Photography by T. L. "Tom" Cubbage II

These are some of my "Double Exposure" Images

"Double Exposure Images - 1996"

In mid-1995, while attending a Santa Fe Workshop taught by Joyce Tenneson, I discovered the art of making in-camera double exposures. Two of my fellow students, Brenda Ladd (a commercial photographer in Austin, TX), and Philip Krejcarek (a professor of photography at Carroll College in Waukesha, WI), inspired me with several lovely images that they produced. Unfortunately, my Olympus OM-4 cameras would not allow me to take in-camera double exposures. Experiments with sandwiching two slides proved less than satisfactory. Later, using first an Olympus Is-3dlx and later a Canon Elan IIe, I managed to perfected the technical aspects of this type of photography. The "rules of thumb" for this are two, and easy to master. First, underexpose both images by one f-stop. Second, shoot the darker image first (so that the lighter of the two images lays down on the darker one). The last of the images displayed below (X0738117.jpg) was shot in the reverse order, and you can see what happens: the lighter scene burns through.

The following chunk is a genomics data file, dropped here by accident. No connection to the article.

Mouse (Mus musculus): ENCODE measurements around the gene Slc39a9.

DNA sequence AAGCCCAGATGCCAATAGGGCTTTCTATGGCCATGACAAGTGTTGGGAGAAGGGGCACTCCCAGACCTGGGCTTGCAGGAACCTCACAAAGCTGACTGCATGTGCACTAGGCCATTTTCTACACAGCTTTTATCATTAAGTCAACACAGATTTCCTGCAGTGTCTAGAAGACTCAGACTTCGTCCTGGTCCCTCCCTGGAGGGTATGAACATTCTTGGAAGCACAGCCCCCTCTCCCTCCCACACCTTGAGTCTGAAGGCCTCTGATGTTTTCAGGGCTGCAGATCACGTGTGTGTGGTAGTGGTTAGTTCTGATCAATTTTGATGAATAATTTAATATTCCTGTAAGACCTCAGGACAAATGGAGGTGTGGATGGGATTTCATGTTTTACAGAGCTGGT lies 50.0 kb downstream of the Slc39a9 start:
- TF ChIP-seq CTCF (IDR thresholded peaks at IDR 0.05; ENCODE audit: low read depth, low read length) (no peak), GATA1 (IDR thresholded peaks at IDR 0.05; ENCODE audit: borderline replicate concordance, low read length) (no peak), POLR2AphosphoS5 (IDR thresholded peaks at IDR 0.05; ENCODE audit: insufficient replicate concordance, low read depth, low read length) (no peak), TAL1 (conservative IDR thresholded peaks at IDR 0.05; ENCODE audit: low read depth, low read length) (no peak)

These are some of the images from work I did in Santa Fe in 1996.

"Double Exposure" - Gallery I

Frozen in Stone

"Frozen in Stone"
(On Location, near Abiquiu, NM, 1996)


(On Location, La Posada, Santa Fe, NM, 1996)

Woodwoman #1

"Woodwoman #1"
(On Location, La Posada, Santa Fe, NM, 1996)

Woodwoman #2

"Woodwoman # 2"
(On Location, La Posada, Santa Fe, NM, 1996)

Juniper Woman

"Juniper Woman"
(On Location, near Dixon, NM, 1996)

Forest Memory

"Forest Memory"
(On Location, Tsankawi, NM, 1996)

All images: Copyright 1997 by T. L. "Tom" Cubbage II - All Rights Reserved

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This page was published on 11/06/1997.

Updated, 05/06/2013, at 15:40 hours CST, by Webmaster Tom Cubbage.

A tip from Tom: Remember, to do a double exposure, in camera, the lighter image goes on the darker; underexpose both by one f-stop.